Finally, there is the benefit of separating the cost of cabinetwork from the construction cost of the house. Finish work is time-consuming and costly for the contractor, and often causes delays and customer dissatisfaction. The efficiency of construction would be increased by cutting out finish work from the building process; the size of the down payment and of monthly mortgage payments would be reduced accordingly.

The chief obstacle to smaller houses on smaller lots is not the consumer, nor is it the home-building industry. It is those of us who already own our homes. Municipalities, reflecting the attitude of homeowners, have staunchly resisted the idea of modifying zoning regulations to permit the construction of smaller homes, or to allow the subdivision of land into smaller plots. The chief reason is, sadly, selfish: smaller, less expensive houses are perceived as a threat to property values and to community status, even though housing in the $50,000-$80,000 range is still accessible only to solid middle-class citizens.

Despite the heightened awareness of environmental issues and wide opposition to nuclear power, the environmental advantages of more-compact neighborhoods have yet to enter the public consciousness. Many of the same people who extol the virtues of bicycling and of composting lawn clippings are up in arms whenever denser development is proposed. The institution of no-growth legislation by many towns exacerbates the housing problem, because it places quotas on the number of new houses that can be built each year and effectively guarantees that developers will build only large, luxurious houses.

Exclusionary zoning regulations create economically and demographically skewed neighborhoods. There are already signs that at least some communities are realizing that restrictive zoning may not in the long run be in their interests. First-time buyers eventually become second-time buyers, and towns that do not provide starter houses risk losing young families who would otherwise establish roots in the community. The lack of housing choices has other bad consequences, as when, for example, public employees like firemen and policemen can no longer live where they work, or when schoolteachers, nurses, and other important but low-paid professionals must commute long distances.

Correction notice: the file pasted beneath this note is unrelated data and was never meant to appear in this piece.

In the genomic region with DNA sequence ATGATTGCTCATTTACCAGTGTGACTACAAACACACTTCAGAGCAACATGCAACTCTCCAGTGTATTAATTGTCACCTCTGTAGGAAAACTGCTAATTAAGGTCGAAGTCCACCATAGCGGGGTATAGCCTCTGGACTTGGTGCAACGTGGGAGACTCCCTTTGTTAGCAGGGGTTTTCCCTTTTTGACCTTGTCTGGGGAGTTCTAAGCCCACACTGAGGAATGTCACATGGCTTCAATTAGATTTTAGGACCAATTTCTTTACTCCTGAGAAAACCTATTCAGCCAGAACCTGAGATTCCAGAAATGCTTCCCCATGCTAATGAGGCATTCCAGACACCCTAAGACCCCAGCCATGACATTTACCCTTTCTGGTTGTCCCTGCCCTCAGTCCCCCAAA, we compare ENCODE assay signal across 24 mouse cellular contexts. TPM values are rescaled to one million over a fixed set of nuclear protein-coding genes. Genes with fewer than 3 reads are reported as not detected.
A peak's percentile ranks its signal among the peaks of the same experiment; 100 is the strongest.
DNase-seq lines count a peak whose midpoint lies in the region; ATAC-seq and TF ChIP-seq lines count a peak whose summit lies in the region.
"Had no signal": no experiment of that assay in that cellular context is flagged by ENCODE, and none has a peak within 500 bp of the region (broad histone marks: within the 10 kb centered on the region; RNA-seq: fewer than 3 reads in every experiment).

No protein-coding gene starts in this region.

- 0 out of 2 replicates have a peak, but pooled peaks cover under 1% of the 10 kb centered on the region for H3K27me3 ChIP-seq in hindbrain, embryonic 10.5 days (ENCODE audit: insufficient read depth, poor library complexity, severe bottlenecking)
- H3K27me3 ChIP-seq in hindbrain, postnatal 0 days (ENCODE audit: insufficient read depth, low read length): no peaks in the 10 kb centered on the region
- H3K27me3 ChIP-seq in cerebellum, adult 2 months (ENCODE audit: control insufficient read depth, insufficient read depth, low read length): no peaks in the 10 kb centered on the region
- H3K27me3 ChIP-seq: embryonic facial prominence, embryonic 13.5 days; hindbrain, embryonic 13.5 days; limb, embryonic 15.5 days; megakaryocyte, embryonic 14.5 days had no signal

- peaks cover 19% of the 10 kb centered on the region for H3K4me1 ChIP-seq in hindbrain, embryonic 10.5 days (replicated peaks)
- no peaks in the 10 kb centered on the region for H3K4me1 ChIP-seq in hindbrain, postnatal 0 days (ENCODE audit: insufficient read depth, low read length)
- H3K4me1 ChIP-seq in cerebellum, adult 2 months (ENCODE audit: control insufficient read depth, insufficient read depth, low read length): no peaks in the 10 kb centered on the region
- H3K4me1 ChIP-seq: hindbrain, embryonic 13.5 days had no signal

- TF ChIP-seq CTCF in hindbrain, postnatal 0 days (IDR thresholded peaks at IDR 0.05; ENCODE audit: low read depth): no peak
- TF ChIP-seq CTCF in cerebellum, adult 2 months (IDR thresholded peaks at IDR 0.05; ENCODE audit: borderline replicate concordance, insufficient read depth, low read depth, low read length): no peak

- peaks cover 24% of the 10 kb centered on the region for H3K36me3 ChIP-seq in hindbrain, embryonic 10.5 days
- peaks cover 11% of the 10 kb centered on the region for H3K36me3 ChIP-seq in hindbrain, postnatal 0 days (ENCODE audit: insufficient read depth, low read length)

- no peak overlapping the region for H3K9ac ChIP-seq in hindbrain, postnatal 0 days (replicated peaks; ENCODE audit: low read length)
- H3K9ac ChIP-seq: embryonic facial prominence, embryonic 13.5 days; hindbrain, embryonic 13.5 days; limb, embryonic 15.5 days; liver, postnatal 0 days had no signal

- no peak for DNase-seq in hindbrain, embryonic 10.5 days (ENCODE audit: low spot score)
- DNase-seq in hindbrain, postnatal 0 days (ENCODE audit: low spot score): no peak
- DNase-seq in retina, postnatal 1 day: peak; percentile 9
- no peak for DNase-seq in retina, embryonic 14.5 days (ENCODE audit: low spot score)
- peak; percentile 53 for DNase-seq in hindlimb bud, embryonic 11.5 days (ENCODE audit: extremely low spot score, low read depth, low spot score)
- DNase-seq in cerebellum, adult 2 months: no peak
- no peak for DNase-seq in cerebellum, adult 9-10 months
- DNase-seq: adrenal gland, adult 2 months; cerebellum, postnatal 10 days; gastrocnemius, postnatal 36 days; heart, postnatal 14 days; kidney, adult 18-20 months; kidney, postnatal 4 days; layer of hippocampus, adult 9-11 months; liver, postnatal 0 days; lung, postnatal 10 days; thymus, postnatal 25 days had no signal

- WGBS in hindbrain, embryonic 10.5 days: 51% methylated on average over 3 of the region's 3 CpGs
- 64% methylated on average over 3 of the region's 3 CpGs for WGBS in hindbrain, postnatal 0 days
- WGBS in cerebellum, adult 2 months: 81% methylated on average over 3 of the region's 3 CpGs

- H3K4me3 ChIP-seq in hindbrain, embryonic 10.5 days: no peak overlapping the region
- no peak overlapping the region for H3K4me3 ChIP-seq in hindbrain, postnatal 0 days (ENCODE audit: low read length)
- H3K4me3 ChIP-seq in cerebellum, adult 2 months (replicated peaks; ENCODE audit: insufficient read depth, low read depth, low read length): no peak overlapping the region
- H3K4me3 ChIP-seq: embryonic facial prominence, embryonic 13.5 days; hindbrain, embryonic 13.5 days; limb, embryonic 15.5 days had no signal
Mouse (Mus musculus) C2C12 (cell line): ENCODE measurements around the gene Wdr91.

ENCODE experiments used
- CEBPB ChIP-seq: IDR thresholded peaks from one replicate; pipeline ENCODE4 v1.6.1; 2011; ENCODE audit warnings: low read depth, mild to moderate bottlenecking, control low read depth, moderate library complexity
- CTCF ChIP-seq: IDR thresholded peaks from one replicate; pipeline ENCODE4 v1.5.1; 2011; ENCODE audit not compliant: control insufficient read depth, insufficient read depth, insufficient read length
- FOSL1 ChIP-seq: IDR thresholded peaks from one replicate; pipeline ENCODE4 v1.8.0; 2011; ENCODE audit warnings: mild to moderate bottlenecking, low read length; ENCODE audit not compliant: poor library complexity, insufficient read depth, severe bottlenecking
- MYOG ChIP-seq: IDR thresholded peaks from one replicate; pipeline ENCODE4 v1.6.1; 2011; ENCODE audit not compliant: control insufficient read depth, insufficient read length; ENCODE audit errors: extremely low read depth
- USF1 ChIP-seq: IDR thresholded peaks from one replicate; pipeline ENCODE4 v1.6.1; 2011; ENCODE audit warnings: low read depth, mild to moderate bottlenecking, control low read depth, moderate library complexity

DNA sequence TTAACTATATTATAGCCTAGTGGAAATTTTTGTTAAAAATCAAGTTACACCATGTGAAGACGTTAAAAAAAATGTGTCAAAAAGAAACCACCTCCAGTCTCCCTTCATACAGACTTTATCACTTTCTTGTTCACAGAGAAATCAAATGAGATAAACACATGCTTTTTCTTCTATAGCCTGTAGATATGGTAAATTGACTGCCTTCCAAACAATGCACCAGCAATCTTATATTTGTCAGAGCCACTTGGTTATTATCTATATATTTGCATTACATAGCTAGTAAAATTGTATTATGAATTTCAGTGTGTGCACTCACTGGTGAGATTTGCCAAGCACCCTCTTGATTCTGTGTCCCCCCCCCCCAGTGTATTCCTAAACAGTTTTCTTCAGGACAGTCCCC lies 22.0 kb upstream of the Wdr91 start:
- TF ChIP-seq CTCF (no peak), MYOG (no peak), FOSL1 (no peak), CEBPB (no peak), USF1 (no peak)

One can only hope that a more generous attitude will prevail, an attitude that recognizes that a new and different generation of prospective homeowners, faced with higher interest rates, energy costs, and land prices, is obliged to consider housing solutions different from those that were available to their parents. This is no cause for alarm. It may be an opportunity to attain better—and more livable—towns and cities.

Presented by

Witold Rybczynski is the Martin and Margy Meyerson Professor of Urbanism at the University of Pennsylvania

A New York City Minute, Frozen in Time

This wildly inventive short film takes you on a whirling, spinning tour of the Big Apple

Join the Discussion

After you comment, click Post. If you’re not already logged in you will be asked to log in or register with Disqus.

Please note that The Atlantic's account system is separate from our commenting system. To log in or register with The Atlantic, use the Sign In button at the top of every page.

blog comments powered by Disqus


A New York City Minute, Frozen in Time

This short film takes you on a whirling tour of the Big Apple


What Happened to the Milky Way?

Light pollution has taken away our ability to see the stars. Can we save the night sky?


The Faces of #BlackLivesMatter

Scenes from a recent protest in New York City


Ruth Bader Ginsburg on Life

The Supreme Court justice talks gender equality and marriage.


The Pentagon's $1.5 Trillion Mistake

The F-35 fighter jet was supposed to do everything. Instead, it can barely do anything.

More in National

More back issues, Sept 1995 to present.

Just In